Jones: Right.

Anthony: Got engaged as soon as I moved down there.

Jones: To the same guy?

Anthony: To the boy.

Jones: That's good.

Anthony: And we continued on the path. He graduated--I got an internship at the State Legislature, where I assisted in writing the Rape Law for South Carolina. And enjoyed college very, very much. Enjoyed the southern culture. Found out how southern families were and how they ate dinner together on Sundays. Found out that they told each other that they loved each other.

Jones: Quietly.

Anthony: Our families didn't do that up north. There wasn't a demonstrative love shown. They didn't-- you didn't sit on your daddy's lap. You didn't-- there wasn't the overt helping of each other. There weren't the customs, like I saw, that when you got engaged you displayed wedding gifts. There were the showers and the parties and getting lavaliered, and all of the traditions of sorority life and southern families. And we ate it up, my husband and I. Well, he was my fiance back then. We just loved it. And I think that Gary decided that he'd like to raise his family in the south, although, I hadn't completely bought into that. I was offered a scholarship . . .

Jones: What was he in school--?

Anthony: Engineering.

Jones: Okay.

Anthony: So he was a lot different than I was. But we definitely were in love, and we were planning the future and planning the wedding for right after graduation. I ran into a little snafu where I was one class shy of graduating when he graduated. But he was, like, "Well, we need to get married." Because he had gotten a job with Stone and Webster in Boston. And he was, like, "Well, we need to go. And you need to just take a correspondence class and finish." And I was, like--and so at that point, that's what I did. And it was disappointing, to say the least.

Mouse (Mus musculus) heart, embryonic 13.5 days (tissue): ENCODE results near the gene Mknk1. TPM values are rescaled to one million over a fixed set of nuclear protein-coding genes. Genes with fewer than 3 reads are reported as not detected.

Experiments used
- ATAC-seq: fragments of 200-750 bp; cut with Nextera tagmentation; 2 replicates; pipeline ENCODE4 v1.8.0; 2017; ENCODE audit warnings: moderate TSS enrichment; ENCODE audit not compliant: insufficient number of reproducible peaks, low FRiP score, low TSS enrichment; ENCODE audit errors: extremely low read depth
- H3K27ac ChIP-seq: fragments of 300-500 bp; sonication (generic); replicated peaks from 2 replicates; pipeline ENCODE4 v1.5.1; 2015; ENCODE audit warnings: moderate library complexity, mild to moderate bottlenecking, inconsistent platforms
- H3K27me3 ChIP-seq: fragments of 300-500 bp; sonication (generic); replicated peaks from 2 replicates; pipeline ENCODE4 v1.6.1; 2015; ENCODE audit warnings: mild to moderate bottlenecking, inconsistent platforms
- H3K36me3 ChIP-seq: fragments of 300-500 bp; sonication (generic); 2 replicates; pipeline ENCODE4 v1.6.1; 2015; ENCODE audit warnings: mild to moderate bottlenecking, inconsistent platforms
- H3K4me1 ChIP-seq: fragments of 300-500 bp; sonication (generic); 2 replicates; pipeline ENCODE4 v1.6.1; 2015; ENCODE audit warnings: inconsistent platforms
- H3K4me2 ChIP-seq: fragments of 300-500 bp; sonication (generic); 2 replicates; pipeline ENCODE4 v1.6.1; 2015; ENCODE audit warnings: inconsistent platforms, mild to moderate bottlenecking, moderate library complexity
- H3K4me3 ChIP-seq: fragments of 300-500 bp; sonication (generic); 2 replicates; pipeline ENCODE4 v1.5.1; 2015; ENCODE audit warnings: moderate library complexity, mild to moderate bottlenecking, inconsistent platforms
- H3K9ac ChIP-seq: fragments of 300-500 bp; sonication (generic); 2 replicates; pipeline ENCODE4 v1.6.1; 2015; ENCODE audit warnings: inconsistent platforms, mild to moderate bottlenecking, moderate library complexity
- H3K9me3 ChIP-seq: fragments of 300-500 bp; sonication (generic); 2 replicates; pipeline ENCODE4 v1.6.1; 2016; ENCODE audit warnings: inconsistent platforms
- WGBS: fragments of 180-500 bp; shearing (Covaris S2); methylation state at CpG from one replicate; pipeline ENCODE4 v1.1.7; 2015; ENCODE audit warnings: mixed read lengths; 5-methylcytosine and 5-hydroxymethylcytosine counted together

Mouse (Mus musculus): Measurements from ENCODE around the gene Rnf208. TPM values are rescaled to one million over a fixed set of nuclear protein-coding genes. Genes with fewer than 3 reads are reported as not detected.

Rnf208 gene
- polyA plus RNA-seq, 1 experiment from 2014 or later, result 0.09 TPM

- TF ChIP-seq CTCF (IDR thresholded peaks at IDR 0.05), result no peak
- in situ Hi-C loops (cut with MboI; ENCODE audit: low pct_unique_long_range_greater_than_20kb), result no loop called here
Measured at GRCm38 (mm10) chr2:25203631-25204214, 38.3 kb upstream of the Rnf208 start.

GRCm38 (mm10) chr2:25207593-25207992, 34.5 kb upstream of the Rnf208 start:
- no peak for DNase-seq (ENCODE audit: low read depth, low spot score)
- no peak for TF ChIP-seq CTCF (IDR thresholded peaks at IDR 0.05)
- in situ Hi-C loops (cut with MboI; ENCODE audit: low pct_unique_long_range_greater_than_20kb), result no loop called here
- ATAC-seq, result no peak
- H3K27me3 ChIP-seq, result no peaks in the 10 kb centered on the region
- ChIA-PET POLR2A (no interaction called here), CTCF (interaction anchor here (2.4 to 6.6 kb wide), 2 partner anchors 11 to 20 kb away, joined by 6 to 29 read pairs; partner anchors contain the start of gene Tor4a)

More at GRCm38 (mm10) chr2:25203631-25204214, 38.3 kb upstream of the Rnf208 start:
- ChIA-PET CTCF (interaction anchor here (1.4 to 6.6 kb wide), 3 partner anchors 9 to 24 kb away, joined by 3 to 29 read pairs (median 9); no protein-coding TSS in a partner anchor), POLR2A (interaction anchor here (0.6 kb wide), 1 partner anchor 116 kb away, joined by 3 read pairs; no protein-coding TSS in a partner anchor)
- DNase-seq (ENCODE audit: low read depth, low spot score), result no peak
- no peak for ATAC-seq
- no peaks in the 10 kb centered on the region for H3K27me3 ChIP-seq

Jones: I imagine. I can imagine.

Anthony: And, you know, I wore the cap and gown and pictures, like I had graduated. But the pigskin was not in the packet. And I finished, but it was disappointing. But I went on to apply for law school and got in to some schools. But then, after a couple of years, right when I was about to start, he got transferred to Virginia. And I was going to go to New England School of Law. And we were going to do a commuting marriage, and I got pregnant with twins. And at that point, I was just too sick to go from Boston to Virginia. And they gave me all my money back but $300, and said, "Come see us in the future." And so I think it was God deciding that, you know, the marriage wouldn't have held up through it.